One of Harriet Tubman’s favorite songs was Swing Low, Sweet Chariot. This classic hymnal was not only a reverence of the slave’s God, but was also a way of secret communication. American slaves would sing across the plantations that the “sweet chariot” (The Underground Railroad) was coming to “swing low” (come to the south) to carry them “home” (to the north to freedom). This type of communication would go undetected by slave masters who attempted to control every aspect of their slave’s life. These “negro spirituals” was just one aspect of American plantation slave culture. The culture that they created allowed slaves to have an identity of their own and was their defiance against subjugation.
The idea of American slavery is still viewed as African slaves being forced to carry out grueling tasks by their white masters and seldom defying their oppression. However, plantation slaves found ways to defy their oppression through not only music but also religion, food, and strong personal bonds. These forms of defiance created a culture within the slave community and allowed them to have pride in something they created in spite of their circumstances.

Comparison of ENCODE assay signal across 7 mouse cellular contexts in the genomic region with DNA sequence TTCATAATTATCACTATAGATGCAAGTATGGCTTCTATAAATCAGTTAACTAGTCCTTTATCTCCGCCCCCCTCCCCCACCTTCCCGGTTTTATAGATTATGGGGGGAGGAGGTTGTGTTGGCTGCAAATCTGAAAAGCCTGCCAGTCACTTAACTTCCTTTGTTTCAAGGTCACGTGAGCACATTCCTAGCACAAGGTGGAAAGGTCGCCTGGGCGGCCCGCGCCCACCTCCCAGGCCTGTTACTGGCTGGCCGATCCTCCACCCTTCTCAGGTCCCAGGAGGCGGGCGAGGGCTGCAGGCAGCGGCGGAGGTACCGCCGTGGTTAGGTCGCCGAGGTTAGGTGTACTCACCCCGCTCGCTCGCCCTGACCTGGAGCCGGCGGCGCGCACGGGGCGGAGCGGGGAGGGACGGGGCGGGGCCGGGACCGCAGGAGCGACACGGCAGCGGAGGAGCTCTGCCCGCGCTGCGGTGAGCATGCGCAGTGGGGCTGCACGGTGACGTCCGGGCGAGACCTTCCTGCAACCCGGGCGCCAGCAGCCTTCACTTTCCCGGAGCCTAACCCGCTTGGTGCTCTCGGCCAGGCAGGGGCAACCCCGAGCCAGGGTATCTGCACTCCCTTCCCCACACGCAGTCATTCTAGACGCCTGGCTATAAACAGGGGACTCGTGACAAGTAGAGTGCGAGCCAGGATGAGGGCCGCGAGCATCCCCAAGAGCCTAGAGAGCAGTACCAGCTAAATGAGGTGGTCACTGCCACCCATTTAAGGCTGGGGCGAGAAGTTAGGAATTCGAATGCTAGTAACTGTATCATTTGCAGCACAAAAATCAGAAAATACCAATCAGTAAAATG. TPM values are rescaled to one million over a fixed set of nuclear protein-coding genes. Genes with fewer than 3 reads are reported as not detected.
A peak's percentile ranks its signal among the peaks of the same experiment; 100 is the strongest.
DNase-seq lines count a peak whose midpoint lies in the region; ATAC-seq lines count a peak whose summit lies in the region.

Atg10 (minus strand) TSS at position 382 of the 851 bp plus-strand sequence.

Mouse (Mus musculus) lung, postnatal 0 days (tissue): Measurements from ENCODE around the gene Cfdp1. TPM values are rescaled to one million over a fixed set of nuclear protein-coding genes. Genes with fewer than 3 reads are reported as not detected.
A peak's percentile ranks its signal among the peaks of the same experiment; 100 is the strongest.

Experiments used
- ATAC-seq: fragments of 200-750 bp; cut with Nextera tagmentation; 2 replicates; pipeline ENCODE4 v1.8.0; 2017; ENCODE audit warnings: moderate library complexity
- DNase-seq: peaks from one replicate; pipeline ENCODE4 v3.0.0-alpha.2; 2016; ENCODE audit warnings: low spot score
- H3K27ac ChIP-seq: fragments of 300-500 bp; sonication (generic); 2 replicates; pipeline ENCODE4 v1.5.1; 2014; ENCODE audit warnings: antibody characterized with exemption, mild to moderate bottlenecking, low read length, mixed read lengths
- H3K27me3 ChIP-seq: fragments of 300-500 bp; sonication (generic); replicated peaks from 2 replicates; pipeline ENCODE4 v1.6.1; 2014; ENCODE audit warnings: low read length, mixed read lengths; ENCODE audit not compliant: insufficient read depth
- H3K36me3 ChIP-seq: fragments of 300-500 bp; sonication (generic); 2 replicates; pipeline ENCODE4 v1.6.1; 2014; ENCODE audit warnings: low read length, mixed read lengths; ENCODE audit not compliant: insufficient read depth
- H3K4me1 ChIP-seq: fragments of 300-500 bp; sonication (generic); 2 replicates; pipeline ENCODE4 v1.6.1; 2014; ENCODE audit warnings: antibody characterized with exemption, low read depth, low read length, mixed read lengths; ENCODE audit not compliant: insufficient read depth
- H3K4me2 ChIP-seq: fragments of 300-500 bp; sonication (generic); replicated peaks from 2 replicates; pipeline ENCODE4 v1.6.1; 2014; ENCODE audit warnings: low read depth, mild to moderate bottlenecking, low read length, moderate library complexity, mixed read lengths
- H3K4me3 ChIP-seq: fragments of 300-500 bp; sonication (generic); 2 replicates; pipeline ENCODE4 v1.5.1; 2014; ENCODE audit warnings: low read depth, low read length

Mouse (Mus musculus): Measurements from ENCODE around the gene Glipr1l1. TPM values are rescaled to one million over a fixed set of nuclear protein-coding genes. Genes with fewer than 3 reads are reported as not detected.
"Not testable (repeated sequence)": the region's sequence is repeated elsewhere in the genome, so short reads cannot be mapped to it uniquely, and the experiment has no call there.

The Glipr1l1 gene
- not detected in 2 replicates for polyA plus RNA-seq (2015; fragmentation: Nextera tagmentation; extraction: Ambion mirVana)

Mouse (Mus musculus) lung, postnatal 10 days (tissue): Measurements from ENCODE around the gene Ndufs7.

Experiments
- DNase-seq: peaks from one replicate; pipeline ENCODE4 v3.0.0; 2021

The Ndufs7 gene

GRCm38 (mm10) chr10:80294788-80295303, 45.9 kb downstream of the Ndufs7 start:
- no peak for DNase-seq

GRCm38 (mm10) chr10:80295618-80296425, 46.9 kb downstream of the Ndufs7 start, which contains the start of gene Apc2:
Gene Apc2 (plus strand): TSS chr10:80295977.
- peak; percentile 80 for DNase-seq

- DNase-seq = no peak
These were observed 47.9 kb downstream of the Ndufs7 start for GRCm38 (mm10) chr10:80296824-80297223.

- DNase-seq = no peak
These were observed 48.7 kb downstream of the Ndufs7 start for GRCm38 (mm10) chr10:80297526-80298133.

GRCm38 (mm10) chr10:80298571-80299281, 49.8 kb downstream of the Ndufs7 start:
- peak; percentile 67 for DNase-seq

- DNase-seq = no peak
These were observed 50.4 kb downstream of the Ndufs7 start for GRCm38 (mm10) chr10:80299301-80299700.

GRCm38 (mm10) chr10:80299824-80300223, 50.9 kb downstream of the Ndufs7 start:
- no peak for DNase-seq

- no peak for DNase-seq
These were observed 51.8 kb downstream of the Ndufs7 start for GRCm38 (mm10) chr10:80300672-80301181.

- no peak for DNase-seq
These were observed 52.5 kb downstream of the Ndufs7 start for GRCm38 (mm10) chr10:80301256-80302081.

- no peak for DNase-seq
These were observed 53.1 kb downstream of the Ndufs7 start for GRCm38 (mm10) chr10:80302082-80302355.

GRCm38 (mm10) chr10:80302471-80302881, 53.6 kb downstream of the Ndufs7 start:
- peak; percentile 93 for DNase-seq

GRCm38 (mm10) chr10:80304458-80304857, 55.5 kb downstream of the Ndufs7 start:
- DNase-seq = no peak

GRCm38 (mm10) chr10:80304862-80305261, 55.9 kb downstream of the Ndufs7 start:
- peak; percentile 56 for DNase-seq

This paper examines the impact eighteenth century American plantations had in creating a unique slave culture. By examining the plantation lifestyle, I illuminate how the culture came to be through the mixing of African and European lifestyles and how slaves were able to keep their self-identity while being oppressed. The self-identity and culture studied in this paper is demonstrated through slave religion, hymns, family bonds and liberties taken with growing and creating new foods.
History, Anthropology, & Philosophy
- Event location
- Event date
25 March 2016
- Date submitted
18 July 2022
- Additional information
Dr. George Justice